Pentagon procurement czar Frank Kendall told the House Armed Services Committee yesterday that his department, as the headline went, "Needs to Get Faster at Developing Revolutionary Weapon Systems”. He also noted that the Air Force, in conjunction with DARPA and the Navy, would soon begin serious work on a “sixth-generation” fighter (marketing-speak for the next new thing). As Defense News reported yesterday, "Air Force officials have said they expect to begin flying the next-generation jets by as early as the 2030s.” That is to say, if they start now, they may take as little as fifteen years, or about as long as they have with the Joint Strike Fighter. With those kinds of contradictory statements, it’s worth asking—has the Defense Department given up before starting? Has all this recent talk about faster innovation been just that, because no one wants to admit to some inexorable barrier standing in the way? Administrative problems are frequently discussed, but fundamental technological challenges may prove more ominous.

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Smaller satellites in bigger constellations could accelerate the restructuring of both the space industry and international security relationships.

 

Amy Butler of Aviation Week reports today that the National Geospatial Intelligence Agency is crafting a strategy to leverage what Director Robert Cardillo calls a pending “explosion” of commercially-available imagery. As Patrick Tucker writes this morning on Defense One, a great deal of the NGA’s imagery already comes from commercial sources, and why not? We all know what can be accomplished today with just Google Maps. But following a petition from DigitalGlobe last year, the National Oceanic and Atmospheric Administration (NOAA) is about to relax restrictions on what resolution is publicly releasable. That in turn will release pent-up demand for “military-grade satellite images,” altering not just the structure of industry, but the dynamics of bureaucratic power in international security.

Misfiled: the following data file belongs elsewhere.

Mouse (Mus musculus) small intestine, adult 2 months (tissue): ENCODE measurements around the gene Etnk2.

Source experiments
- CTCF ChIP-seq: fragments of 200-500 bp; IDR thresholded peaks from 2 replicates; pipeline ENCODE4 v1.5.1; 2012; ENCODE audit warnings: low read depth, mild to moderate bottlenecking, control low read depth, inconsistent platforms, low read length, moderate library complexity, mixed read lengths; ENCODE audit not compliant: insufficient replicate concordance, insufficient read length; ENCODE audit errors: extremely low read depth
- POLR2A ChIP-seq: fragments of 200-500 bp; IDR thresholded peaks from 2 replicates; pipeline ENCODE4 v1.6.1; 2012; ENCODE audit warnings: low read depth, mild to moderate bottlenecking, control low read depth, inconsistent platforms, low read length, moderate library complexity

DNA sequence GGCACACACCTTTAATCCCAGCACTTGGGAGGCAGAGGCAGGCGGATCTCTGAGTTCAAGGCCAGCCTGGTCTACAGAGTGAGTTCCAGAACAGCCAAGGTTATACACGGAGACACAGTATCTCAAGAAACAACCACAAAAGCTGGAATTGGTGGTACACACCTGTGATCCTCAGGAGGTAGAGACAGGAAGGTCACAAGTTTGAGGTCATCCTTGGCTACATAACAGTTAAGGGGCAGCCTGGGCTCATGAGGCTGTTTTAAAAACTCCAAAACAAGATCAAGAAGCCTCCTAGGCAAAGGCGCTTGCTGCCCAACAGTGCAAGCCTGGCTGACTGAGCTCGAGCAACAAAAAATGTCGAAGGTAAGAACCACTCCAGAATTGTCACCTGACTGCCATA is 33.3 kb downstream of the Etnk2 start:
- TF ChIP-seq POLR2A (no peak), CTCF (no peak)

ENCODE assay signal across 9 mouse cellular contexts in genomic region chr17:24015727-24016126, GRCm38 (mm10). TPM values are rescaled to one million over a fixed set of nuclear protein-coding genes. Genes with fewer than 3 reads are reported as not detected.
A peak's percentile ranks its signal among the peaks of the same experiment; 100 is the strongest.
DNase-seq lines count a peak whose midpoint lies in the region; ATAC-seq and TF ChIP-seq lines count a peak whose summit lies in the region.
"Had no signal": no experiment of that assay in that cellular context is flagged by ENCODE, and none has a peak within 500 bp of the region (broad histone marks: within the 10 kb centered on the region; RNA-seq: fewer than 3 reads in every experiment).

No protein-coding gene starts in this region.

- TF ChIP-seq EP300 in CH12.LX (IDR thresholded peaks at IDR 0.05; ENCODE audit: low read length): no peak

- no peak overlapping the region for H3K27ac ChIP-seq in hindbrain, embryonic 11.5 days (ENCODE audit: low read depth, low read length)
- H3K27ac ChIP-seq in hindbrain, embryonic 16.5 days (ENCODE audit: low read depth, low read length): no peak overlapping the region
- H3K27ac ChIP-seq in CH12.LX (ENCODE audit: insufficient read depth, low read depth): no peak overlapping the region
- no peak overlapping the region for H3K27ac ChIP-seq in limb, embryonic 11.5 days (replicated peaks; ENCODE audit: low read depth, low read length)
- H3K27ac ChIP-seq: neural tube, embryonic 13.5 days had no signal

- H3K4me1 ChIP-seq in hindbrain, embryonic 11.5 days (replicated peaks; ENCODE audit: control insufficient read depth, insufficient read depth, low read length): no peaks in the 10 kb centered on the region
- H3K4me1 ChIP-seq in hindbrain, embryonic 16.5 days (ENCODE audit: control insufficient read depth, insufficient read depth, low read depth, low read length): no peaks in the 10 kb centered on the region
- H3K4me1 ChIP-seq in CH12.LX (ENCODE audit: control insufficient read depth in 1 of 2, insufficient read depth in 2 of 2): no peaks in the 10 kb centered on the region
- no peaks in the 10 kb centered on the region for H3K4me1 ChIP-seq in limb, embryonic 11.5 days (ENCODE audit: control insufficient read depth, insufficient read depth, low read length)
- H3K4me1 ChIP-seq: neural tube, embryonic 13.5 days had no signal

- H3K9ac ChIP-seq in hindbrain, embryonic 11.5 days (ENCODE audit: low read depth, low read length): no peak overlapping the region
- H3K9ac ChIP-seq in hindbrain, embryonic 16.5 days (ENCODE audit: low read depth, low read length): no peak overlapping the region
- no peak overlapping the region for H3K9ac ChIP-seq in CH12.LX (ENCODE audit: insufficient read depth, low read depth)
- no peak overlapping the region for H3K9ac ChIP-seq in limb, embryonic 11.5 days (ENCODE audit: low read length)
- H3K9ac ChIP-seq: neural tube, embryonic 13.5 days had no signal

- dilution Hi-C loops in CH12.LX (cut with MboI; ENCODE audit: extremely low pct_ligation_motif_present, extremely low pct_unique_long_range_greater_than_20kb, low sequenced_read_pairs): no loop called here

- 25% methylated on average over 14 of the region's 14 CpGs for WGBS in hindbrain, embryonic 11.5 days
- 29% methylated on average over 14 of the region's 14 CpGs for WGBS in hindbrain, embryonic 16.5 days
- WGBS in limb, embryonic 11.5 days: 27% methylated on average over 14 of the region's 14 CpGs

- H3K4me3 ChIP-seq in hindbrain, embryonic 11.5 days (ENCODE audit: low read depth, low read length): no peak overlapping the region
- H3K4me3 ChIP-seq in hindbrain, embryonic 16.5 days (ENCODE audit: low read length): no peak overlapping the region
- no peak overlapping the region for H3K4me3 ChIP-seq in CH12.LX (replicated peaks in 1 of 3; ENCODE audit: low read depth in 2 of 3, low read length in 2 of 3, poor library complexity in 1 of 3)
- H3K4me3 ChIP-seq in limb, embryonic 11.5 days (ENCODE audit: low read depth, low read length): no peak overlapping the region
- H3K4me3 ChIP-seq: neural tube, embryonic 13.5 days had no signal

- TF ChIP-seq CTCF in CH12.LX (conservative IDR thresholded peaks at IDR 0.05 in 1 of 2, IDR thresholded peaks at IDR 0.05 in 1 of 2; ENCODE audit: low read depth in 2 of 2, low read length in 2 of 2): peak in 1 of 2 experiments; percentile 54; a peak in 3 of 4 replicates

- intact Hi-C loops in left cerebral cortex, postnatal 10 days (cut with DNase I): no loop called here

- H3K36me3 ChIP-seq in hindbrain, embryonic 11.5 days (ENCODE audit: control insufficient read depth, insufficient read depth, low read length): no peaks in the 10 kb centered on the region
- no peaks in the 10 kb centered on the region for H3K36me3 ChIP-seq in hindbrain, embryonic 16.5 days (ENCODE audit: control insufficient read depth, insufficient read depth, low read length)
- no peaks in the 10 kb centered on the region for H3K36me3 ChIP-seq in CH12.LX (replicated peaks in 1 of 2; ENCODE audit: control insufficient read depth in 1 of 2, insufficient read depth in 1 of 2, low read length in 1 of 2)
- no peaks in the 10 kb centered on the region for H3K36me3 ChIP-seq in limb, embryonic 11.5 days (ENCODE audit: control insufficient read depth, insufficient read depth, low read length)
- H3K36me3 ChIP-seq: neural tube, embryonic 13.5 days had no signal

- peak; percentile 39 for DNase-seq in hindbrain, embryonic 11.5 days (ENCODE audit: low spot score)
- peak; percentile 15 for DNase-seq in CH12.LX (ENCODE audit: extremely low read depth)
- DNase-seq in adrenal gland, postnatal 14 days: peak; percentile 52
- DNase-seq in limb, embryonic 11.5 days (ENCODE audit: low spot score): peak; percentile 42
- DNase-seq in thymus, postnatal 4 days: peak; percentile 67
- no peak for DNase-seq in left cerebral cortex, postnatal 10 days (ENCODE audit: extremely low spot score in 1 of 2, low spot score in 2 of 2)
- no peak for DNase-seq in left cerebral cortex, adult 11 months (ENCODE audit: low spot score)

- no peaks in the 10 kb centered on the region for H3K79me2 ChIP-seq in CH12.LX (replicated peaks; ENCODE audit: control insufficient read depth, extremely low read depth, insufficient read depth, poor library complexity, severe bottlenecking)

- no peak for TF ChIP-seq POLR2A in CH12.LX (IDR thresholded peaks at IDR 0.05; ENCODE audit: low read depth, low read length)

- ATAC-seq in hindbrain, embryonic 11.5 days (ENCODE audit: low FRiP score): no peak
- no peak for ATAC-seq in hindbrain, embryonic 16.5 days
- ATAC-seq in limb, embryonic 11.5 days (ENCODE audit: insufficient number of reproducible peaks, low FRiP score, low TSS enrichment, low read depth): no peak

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Middle Eastern armed forces need practical kit and service from Middle Eastern industry.

 

As Congressman Mack Thornberry pointed out with a letter in the Washington Post earlier this month, hashtags and placards don’t kill terrorists. People with guns and aircraft do. But what kind of guns and aircraft are best for fighting them is another matter—and who delivers them can matter as well.

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The US Navy deserves credit for taking a risk in procurement.

 

Secretary Ray Mabus has now all but confirmed that the US Navy will buy 12 HV-22 Ospreys from 2018 through 2020 to replace some of its aging C-2 Greyhound shore-to-ship cargo and passenger aircraft. Loren Thompson of the Lexington Institute promptly called the decision "a breakthrough” for Bell and Boeing. That’s true, but not everyone is happy. Tyler Rogoway of Foxtrot Alpha called the HV-22 decision a “stupid move.” A naval aviator friend of mine described it as “a case study in what is wrong with our military acquisition process.” Defense Industry Daily was “aghast,” but nonetheless summarized the case quite neatly: